A $308 million fund looted by late former Head of State, General Sani Abacha would be repatriated to the Nigerian government.
This follows an Asset Recovery Agreement in which the Government of Jersey, the Federal Republic of Nigeria and the Government of the United States of America have entered into. A U.S. Federal Court in 2014 seized US$480 million on the claims of an illicit money laundering act in Nigeria from 1993 to 1998, a period when General Abacha was Head of State. Held in bank accounts in Jersey in the name of Doraville Properties Corporation, a BVI company, and in the name of the son of the former Head of State of Nigeria, General Sani Abacha, the embezzled funds were transferred through the US banking structures.
The late military leader aside embezzling funds to the US is also indicted of diverting public funds to UK, France, Germany, Switzerland, Lichtenstein and Luxembourg.
The funds to be repatriated to Nigeria is different from the $320m returned to the country by Switzerland authorities in July 2018. A Conditional Cash Transfer Scheme agreed with Swiss authorities needed the country to direct the recovered funds back to the people. As such the reason these funds were channelled towards a Social Investment Programme (SIP) by the Federal government, in an arrangement which saw the fund shared to ‘poor’ Nigerians. That formed a part of the government’s mega plan of taking ’10 million people out of poverty’.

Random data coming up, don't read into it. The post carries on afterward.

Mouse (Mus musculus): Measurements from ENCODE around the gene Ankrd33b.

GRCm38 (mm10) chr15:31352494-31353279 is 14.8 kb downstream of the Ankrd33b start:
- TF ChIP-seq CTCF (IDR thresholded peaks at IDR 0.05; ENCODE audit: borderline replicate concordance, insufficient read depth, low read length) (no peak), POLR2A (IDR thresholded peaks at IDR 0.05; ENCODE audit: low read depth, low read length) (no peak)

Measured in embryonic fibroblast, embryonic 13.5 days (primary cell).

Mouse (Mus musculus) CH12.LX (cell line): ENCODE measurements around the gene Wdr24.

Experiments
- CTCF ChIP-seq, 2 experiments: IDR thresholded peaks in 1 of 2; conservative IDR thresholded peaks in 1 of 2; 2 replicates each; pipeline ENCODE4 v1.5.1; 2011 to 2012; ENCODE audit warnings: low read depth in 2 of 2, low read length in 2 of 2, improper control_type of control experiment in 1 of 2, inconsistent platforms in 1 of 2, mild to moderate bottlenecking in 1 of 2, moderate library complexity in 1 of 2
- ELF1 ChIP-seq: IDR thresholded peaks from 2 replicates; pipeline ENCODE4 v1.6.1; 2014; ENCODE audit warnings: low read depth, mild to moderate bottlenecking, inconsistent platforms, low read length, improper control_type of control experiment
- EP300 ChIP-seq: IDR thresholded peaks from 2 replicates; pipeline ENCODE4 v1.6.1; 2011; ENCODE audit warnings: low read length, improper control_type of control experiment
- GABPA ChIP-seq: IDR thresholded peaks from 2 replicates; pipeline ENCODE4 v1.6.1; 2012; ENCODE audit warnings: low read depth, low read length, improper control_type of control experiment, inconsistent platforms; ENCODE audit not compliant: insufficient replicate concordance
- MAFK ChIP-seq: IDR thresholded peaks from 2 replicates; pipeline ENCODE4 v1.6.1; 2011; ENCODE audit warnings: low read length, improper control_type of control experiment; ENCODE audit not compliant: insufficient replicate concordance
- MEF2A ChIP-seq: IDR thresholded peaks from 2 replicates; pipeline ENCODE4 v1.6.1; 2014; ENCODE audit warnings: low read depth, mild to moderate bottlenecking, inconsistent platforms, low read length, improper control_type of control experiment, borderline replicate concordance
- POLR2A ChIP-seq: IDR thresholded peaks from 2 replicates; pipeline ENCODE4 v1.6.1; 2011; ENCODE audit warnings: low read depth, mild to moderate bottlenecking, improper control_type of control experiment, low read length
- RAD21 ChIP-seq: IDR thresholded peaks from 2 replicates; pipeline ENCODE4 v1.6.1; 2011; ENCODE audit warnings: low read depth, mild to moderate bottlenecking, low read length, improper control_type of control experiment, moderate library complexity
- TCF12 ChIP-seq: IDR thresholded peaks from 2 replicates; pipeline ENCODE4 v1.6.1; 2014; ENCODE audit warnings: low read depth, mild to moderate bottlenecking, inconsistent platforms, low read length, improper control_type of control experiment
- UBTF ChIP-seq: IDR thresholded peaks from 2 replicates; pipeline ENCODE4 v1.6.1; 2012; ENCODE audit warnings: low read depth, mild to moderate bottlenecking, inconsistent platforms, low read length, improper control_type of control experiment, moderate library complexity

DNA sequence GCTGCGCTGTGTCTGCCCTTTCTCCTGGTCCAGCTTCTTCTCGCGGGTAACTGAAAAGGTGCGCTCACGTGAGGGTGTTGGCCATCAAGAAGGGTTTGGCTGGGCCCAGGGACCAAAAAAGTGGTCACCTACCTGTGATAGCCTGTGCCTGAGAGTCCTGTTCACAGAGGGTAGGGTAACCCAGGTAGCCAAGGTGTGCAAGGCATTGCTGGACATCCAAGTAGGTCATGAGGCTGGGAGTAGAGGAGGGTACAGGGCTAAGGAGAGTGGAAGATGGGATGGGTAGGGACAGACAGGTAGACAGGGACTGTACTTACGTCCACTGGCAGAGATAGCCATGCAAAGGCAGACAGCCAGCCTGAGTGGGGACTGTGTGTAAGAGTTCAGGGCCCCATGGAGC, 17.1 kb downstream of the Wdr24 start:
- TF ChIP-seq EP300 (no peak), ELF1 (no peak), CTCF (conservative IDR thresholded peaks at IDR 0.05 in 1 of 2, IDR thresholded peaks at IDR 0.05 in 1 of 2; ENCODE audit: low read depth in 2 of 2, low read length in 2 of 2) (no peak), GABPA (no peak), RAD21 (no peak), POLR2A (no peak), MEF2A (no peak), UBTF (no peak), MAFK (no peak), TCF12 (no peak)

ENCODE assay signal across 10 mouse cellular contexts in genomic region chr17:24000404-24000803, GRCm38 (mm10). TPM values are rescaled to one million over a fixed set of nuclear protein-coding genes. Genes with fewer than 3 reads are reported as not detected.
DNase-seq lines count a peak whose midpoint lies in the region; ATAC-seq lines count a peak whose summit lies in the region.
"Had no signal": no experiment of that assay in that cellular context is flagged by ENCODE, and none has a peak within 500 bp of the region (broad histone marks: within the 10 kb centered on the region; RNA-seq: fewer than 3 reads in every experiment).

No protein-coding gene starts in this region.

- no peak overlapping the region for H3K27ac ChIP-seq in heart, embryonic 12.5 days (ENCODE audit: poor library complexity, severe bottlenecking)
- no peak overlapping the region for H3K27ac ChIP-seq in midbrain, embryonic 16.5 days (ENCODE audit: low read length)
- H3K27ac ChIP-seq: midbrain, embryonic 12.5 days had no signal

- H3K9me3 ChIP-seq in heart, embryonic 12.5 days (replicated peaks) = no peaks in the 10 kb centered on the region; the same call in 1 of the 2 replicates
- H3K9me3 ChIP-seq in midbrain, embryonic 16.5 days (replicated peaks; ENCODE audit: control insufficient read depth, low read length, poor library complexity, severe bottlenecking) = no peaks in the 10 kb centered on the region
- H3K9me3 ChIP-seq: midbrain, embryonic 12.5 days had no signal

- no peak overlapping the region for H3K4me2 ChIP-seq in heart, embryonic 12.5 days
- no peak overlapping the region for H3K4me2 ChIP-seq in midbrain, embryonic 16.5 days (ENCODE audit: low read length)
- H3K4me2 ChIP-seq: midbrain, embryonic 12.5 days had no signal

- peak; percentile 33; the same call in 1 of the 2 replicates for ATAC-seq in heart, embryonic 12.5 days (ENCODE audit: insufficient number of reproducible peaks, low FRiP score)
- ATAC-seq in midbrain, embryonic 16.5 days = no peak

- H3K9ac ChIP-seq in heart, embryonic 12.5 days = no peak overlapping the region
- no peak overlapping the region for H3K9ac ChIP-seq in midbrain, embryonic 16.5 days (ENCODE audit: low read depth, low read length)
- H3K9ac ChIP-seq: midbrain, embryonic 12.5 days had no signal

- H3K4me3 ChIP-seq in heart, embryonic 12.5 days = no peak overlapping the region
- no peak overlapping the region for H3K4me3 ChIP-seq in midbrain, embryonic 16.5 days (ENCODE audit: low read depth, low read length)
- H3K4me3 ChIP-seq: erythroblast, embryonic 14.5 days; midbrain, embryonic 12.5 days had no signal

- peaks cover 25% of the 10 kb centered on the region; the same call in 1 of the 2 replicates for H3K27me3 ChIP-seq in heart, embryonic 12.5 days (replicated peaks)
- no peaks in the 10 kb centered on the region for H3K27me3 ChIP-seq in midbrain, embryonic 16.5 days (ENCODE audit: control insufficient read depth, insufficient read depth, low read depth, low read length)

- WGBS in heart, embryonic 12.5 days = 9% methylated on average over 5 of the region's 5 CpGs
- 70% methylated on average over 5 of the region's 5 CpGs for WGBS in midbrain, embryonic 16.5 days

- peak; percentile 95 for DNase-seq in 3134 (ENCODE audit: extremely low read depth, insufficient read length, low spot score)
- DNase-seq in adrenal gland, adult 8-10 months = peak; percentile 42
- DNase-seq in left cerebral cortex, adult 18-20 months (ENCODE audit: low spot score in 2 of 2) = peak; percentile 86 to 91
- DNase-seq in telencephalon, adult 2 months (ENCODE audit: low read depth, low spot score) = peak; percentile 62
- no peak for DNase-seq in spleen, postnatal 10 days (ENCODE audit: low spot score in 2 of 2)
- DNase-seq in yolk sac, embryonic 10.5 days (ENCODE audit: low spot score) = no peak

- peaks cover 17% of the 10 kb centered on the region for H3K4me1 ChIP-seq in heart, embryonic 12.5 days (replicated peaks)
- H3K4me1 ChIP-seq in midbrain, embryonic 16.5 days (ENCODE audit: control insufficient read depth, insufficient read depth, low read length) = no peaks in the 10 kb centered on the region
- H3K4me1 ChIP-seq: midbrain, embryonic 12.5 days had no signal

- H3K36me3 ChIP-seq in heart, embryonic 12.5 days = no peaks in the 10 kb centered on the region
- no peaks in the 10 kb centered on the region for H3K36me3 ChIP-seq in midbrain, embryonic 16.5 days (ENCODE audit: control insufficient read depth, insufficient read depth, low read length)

The failure of such was apparent, no government in the world has taken its citizenry out of poverty by merely doling out sums of money. The conditionality of the agreement generated remonstrations by various commentators on how Switzerland, a foreign entity, could dictate what a sovereign country wants to do with it’s money. Although undisclosed amounts were given to the masses, the effectiveness of it failed. The probability of the haven funds been re-looted is a possibility, making useless the purpose to which the funds were released.
On the $308m repatriation
The failure of the last conditional cash transfer in its purpose should be a stepping stone for the government when it eventually receives the US refund.
The tripartite agreement which was negotiated since 2018 spelt out procedures for the repatriation, transfer, disposition and management of the assets. The agreement seeks the federal government commitment towards building assets in three strategic economic locations across the country. If not adhered to, the African nation would risk having to refund the sum to the US unconditionally.
It is likely that the assets mandated to be set up will be the Lagos – Ibadan Expressway, Abuja – Kano Expressway and the Second Niger bridge. This was relayed by the Attorney-General of the Federation and Minister of Justice, Mr. Abubakar Malami, SAN, who represented the Nigerian government during the agreement.
The road networks are all under reconstruction. While the reconstruction of the Lagos – Ibadan expressway was initially domiciled at N167bn, those of the Abuja — Kano expressway and the Second Niger bridge is N155bn and N210bn simultaneously. All reconstruction works on the highways are behind the targeted timeline.
When converted into the Naira, the recovered loot equals about N112bn and the government has promised to set up an audit team to ensure the funds are utilized appropriately.
General Abacha and his family have allegedly stolen between $1 billion and $5 billion from the country.